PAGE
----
Adding Death into the Equation

Posted: 10/02/2012
By: Doug Ammons


Posted with the permission of Doug Ammons. Originally published in Doug’s book Whitewater Philosophy, see

Doug is a very experienced expedition paddler and a gifted writer. American Whitewater appreciates the opportunity to reprint his thoughtful article on our safety page.



Adding Death into the Equation 
Doug Ammons

           Usually we don’t have to defend our reasons for paddling because it is so obvious to us why we do it, but a funeral is different. Some time ago a friend of mine went to a service for a younger man who had been a fellow kayaker. The younger man had been caught on a log on a difficult run, trapped, and drowned in his kayak. My friend is an excellent kayaker himself, had known the younger man for years, and tried to say a few words about him. He found himself talking about how much the younger man enjoyed kayaking, how passionate he was, how much he celebrated his time on the river, how much fun he had there, and how much everybody missed him now. 

           He thought he’d done a good job explaining, until afterwards several members of the family cornered him and questioned further. They challenged him again and again in their need for closure and understanding their grief. He quickly found himself unable to answer the tearful questions. If it was a “celebration”, an uncle asked, then why was his nephew dead? How could taking such risks for his own fun be worth it when it ended this way – a smart 22-year old with his whole life ahead of him, gone, drowned doing something for “fun”? My friend struggled for answers, and slipped into several clichés, “at least he died doing what he loved.” At which the mother broke down in tears and said, “I miss my son. Dying isn’t loving.” 

           Tongue-tied and embarrassed, my friend did the best he could, but later confided to me, “They kept asking questions and I didn’t know what to say. Looking at the mother, I said all the things we normally do, but it sounded stupid with her standing there crying.” 

           When somebody dies paddling, the entire house of wonderful cards, all the laughter and fun, the exhilaration, friendships and good times, suddenly collapses. We’re left with a feeling of pain that is utterly foreign to everything that seems so special about the sport. The party and celebration of life on the river turn into their opposite. 

           We need to face this and try to find answers. And in doing this, we need to dump the clichés in the trash where they belong. They are not answers, they are denials and avoidance, verbal jingles whose purpose is to save us from facing the disconnect between what we want to believe, and the death that is staring at us. Statements like “that’s the price of pushing the envelope” beg a lot of questions, such as, why is this “envelope” so important that its price is death? If it is that important, then let’s hear why. I don’t hear many answers on any of the blogs or videos. Maybe someday they can turn their attention to it.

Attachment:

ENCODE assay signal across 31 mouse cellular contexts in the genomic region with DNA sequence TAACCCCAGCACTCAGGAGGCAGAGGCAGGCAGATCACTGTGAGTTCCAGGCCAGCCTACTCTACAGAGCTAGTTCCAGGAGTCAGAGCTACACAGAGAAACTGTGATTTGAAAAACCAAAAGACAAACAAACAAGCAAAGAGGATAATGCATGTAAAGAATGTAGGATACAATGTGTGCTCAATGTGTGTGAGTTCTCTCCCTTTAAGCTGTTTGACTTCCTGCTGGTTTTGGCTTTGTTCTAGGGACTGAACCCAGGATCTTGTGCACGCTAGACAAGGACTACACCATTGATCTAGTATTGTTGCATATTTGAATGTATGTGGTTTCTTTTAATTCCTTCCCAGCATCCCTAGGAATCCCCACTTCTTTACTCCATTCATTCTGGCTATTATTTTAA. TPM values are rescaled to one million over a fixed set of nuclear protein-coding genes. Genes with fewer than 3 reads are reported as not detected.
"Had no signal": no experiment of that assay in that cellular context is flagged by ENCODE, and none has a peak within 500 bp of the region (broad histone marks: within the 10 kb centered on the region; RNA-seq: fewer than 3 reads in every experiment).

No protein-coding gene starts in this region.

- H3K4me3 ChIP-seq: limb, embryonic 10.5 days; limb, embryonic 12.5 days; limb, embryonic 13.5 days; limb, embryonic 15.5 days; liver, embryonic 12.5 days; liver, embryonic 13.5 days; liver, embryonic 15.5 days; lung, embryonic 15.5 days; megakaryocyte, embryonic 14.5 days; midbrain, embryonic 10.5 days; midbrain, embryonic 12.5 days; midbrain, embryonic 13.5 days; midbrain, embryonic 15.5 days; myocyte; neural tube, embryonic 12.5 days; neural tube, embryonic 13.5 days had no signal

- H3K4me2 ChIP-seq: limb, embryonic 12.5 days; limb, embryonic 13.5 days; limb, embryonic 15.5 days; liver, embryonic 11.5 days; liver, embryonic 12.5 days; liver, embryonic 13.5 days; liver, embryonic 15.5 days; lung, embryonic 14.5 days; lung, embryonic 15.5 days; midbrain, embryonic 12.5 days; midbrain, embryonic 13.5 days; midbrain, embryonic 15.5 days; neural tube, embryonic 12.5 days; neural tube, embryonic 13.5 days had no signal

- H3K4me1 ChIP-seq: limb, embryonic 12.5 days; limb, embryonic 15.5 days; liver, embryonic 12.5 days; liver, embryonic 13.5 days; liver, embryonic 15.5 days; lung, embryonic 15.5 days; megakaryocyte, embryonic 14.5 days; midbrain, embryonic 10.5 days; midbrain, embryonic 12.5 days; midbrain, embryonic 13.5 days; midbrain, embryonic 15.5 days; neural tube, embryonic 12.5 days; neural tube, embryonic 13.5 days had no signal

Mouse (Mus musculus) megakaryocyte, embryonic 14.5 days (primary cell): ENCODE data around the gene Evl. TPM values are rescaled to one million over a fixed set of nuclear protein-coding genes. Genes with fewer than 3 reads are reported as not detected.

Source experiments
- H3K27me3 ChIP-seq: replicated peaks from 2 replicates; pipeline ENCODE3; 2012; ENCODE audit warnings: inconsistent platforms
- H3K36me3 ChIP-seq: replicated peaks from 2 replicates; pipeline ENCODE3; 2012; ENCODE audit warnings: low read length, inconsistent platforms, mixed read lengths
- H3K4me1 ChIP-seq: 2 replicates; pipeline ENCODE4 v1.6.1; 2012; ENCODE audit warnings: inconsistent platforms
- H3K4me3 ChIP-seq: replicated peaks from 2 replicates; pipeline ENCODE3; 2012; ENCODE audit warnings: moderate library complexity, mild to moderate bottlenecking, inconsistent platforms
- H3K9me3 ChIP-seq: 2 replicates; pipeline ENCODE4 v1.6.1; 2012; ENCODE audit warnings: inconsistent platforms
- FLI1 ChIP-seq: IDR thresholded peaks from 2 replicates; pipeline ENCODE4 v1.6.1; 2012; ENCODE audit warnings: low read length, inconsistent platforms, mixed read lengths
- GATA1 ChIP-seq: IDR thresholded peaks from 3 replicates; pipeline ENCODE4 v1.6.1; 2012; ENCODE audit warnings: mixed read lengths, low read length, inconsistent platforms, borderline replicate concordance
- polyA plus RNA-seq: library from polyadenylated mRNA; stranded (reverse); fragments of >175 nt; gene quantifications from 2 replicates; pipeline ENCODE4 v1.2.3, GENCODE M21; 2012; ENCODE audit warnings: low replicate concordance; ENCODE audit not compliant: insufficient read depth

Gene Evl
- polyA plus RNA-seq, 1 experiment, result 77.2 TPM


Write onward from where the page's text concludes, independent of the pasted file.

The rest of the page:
What I do sometimes hear are comments like these, for example, spoken by a top young paddler, wide-eyed and sober after taking a bad swim on the Murchison Falls stretch and washing into an eddy full of hippos - the most nasty tempered and deadly river animal there is, including crocs.. He said, “I’ll never go back there.” He was joined in that assessment by all his partners, every one of whom is among the very best paddlers in the world. It’s an honest reaction and suggests what probably any of us would say: it was a fun and exciting challenge until the shit hit the fan. It points out that we don’t have answers for this kind of thing. And if someone thinks that “the price of pushing the envelope” is an answer, then he should try it out on the mother of a friend who has died. Hopefully before the words escape his lips, he’ll realize how dumb the statement is. 

           We choose to go on the river of our own free will; we don’t have to be there. We aren’t saving our family or doing anything that has value in the outside world. However, we are doing something that can have huge personal value to us, suffuse our lives with energy and challenge and beauty. But little of that is expressed very well in the usual reasons that people give, and it certainly isn’t expressed in any cliché I’ve ever heard. 

           Please, from now on if you hear somebody saying one of these cheap, unthinking clichés, ask him what the hell he really means. Demand an answer. If we’ve got our finger on the pulse of this wondrous thing called a river, and if we are going to go places where death is a possibility, then we need to think more deeply about why we’re there. Because when you add death into the equation, the answers change.



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